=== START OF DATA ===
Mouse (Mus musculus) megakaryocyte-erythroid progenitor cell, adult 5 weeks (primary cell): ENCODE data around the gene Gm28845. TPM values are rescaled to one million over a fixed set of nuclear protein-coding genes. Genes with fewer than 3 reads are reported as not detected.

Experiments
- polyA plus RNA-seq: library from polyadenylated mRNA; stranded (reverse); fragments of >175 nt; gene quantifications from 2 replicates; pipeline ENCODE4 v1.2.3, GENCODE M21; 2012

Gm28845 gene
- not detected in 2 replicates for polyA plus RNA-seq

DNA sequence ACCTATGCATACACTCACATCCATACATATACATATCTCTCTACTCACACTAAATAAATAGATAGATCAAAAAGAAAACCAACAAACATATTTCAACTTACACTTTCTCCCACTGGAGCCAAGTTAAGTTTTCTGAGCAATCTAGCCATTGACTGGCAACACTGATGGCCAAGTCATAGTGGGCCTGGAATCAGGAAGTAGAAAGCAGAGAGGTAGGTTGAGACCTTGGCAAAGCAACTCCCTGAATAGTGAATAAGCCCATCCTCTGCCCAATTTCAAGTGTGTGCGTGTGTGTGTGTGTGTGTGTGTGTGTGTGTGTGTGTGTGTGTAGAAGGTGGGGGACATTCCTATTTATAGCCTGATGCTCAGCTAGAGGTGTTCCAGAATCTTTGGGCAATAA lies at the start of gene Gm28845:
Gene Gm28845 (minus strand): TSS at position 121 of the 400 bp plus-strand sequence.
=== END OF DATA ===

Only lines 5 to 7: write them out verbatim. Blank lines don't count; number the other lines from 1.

- not detected in 2 replicates for polyA plus RNA-seq

DNA sequence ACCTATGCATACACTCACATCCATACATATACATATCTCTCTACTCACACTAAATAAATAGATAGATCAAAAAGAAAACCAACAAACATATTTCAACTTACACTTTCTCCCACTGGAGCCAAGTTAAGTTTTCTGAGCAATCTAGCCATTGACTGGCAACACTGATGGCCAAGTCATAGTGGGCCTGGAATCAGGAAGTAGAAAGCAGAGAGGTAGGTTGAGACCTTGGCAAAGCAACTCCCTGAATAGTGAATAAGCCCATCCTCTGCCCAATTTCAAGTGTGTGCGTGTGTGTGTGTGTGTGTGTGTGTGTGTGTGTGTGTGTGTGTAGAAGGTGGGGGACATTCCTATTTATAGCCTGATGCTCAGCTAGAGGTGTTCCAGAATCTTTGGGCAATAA lies at the start of gene Gm28845:
Gene Gm28845 (minus strand): TSS at position 121 of the 400 bp plus-strand sequence.